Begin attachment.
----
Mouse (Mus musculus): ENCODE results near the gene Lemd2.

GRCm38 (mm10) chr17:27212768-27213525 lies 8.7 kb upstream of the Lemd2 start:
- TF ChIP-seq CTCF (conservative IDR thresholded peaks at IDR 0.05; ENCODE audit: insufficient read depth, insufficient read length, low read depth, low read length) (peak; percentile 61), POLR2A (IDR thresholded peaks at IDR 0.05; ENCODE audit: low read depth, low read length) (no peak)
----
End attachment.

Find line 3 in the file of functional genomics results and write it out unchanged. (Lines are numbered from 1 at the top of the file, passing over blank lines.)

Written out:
- TF ChIP-seq CTCF (conservative IDR thresholded peaks at IDR 0.05; ENCODE audit: insufficient read depth, insufficient read length, low read depth, low read length) (peak; percentile 61), POLR2A (IDR thresholded peaks at IDR 0.05; ENCODE audit: low read depth, low read length) (no peak)